With Mohamed El-Erian, Chief Economic Advisor at Allianz SC, Chairman of President’s Global Development Council
Federal Reserve Normalizing in 2017?
Shifting gears to interest rates and the Federal Reserve, Steve raises the possibility that, in addition to its announcing two more rate hikes for 2017, the Fed is also signaling its readiness to unwind its balance sheet by selling some of the $1.7 trillion in mortgages and $2.5 trillion in Treasury securities that it purchased to stabilize the financial system in the aftermath of the global market crash in 2008. Steve wonders whether this action would bring the market and the economy “back to reality”? El-Erian thinks that the Fed wants to move away from being “the only game in town” in terms of supporting markets and that the relatively healthy state of the economy at the moment offers them “a window for it to start its normalization process.” This normalization includes easing measures to keep interest rates extremely low and getting out of the business of buying securities, upending policies which the Fed has been committed to for the past nearly nine years. El-Erian also remarks that he expects “at least” two more rate hikes this year, suggesting that he wouldn’t be surprised by further increases.
So what does this mean for markets? El-Erian says there will be less support in terms of cheap money (i.e.rates and liquidity) but that markets are reassured by the fact that the Fed wants to exit or normalize in a very orderly fashion. There’s no market panic yet because markets still believe that the Fed will have their back if needed. El-Erian expects higher market volatility for 2017/2018 as central banks in the US, Japan, and Europe withdraw support from buoyant markets. He contends that this situation relates back to his belief that the three elements of the “New Normal”—which have aided a muted growth/low volatility scenario—are at risk of breaking down. At this point, we’re either going to pivot to high or low growth, not stay on the same unsustainable course. One facet of this impending change is that politics in Europe are especially uncertain and this is already affecting economies in the form of BREXIT, with the possibility of further European Union defections to come.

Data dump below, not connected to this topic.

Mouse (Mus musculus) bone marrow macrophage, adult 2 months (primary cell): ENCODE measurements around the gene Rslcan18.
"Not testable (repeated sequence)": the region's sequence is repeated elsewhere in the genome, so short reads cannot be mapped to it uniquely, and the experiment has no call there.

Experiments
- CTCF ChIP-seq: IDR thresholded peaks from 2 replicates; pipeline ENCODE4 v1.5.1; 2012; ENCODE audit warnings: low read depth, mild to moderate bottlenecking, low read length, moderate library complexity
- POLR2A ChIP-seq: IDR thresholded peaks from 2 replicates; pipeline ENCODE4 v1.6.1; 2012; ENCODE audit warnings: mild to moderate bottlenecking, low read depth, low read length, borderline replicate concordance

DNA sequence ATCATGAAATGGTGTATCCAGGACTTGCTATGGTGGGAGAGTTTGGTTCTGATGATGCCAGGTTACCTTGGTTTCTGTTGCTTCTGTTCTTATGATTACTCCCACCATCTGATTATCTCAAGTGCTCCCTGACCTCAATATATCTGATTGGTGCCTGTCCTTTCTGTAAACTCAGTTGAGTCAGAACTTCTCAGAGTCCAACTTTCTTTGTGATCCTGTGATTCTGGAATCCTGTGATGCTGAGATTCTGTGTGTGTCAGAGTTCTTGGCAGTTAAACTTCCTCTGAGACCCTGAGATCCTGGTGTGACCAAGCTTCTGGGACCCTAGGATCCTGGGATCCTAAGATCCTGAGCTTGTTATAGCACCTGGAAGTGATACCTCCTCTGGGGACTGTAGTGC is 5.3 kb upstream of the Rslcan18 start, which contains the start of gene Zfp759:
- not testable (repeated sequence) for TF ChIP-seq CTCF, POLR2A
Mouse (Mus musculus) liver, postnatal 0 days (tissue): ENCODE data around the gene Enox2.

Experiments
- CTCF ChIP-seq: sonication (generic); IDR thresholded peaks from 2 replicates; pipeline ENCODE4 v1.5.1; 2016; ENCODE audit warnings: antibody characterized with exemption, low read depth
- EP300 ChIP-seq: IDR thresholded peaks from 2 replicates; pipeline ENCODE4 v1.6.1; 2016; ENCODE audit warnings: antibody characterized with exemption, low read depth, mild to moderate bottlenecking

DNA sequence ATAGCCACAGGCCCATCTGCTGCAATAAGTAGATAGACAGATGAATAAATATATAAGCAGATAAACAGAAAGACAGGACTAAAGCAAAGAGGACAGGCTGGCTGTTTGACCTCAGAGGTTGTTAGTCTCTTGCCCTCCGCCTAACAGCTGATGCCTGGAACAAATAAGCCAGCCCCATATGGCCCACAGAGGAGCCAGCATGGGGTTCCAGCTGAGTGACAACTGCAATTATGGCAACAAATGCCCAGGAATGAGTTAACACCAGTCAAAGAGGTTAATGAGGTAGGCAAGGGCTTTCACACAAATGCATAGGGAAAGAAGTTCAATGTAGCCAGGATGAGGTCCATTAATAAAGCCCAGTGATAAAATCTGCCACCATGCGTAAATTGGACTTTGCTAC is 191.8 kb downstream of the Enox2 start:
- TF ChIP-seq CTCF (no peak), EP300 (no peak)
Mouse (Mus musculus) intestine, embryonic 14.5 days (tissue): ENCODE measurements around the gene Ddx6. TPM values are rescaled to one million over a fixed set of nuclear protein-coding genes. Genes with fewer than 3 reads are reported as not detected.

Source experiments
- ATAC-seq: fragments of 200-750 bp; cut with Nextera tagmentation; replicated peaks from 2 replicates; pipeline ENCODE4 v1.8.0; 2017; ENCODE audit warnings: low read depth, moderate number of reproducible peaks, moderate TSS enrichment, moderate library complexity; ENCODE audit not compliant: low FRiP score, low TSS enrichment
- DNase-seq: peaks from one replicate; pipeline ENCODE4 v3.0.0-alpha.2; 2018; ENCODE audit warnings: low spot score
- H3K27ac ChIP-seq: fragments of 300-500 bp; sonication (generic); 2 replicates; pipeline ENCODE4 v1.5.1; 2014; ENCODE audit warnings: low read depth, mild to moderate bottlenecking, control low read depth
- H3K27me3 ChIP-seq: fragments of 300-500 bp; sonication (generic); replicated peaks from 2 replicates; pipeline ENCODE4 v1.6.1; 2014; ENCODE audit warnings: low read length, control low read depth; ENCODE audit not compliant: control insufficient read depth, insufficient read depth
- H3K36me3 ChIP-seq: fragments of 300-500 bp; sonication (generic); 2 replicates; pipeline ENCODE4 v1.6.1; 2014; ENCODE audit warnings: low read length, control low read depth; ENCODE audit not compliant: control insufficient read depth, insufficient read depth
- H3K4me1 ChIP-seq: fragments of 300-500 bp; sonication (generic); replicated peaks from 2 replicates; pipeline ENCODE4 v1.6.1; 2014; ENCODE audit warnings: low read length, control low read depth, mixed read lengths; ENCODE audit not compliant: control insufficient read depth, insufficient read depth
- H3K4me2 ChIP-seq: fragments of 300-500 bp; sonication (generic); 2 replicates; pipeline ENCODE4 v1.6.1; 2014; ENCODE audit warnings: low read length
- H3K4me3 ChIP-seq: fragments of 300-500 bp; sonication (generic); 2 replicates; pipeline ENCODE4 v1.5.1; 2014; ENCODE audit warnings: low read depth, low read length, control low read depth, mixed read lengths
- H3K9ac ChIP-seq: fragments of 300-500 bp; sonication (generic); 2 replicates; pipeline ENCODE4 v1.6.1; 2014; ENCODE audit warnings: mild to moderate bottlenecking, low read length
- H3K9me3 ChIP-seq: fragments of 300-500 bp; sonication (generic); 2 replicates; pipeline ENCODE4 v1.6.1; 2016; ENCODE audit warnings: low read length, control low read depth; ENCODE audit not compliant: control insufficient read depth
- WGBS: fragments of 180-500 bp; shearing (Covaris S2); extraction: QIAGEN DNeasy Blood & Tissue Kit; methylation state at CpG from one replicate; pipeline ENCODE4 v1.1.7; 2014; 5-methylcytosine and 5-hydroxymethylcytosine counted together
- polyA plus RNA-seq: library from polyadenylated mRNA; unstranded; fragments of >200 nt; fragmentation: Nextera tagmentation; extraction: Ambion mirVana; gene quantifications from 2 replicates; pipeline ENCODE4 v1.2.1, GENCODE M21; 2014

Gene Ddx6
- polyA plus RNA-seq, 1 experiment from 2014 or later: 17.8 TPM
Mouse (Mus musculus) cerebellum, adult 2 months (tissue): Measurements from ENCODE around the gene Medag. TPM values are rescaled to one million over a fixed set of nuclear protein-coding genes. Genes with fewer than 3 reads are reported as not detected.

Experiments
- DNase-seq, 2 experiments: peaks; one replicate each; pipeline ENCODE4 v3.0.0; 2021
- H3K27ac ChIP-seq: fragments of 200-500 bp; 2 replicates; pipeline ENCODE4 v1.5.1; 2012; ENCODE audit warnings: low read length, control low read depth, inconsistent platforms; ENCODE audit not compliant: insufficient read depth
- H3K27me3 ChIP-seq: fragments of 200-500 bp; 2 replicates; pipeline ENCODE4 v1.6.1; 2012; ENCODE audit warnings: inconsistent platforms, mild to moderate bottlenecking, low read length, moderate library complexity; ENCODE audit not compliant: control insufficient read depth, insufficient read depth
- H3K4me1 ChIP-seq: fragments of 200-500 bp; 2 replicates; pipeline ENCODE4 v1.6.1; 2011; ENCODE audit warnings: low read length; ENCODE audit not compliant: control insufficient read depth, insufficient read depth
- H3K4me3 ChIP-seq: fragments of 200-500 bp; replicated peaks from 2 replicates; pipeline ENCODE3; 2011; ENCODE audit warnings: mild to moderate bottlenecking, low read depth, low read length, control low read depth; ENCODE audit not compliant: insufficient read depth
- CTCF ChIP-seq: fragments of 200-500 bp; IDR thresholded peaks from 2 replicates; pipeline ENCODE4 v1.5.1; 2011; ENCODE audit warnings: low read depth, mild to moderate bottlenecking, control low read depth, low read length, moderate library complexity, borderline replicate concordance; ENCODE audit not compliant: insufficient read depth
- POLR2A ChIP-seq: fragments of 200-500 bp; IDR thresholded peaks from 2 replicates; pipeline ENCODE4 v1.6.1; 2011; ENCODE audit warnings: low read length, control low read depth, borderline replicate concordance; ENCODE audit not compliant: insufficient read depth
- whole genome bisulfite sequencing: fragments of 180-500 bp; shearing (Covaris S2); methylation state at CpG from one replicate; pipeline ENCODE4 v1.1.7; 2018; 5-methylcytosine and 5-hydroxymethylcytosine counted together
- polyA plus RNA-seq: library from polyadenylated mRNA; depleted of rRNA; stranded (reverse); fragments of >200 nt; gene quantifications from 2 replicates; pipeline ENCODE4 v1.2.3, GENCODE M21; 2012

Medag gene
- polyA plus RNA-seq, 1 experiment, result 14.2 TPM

Foreign Markets Outperform US Stocks in 2017
Steve points out that foreign markets have been performing better than domestic in the past couple of months and asks El-Erian why that is. He answers that it’s primarily because of rotation and lag: rotation meaning that investors are seeking other sectors that have not been as overbought as US equities and lag essentially being another way of saying the same thing—foreign markets were left behind in the initial run up in stock prices after the US election. Financials and industrials were the first to gain from the “Trump effect.” Other domestic sectors like tech followed and, soon after, so did foreign and emerging markets, which continue to be seen by many as underpriced even though they have risen sharply, while the US equities have gone flat. Emerging market sovereigns are also better prepared for a Fed interest rate hike than many US companies, thanks to reductions in their debt and increases in dollar reserves over the past several years. That said, it’s still important to look at countries individually. In El-Erian’s estimation, if you buy into the US stock market today, it’s because you expect Trump and Congress to deliver growth policies.
Steve observes that yields on longer-term Treasuries recently declined after a brief rise, indicating that buyers are still pouring in (demand for bonds raises their prices and lowers their yield). Short-term yields, meanwhile, have risen on the back of increases in the Fed Funds rate. This reduction in the spread between long-term and short-term yields is called a “flattening yield curve.” According to El-Erian, this is the result of capital “flows” leaving Japanese and European markets to buy US bonds, and what he calls “technicals,” which flushed out a lot of bond holders, leading them to close their positions. He believes this is a short-term situation and that a more normal, unflattened yield curve should return soon.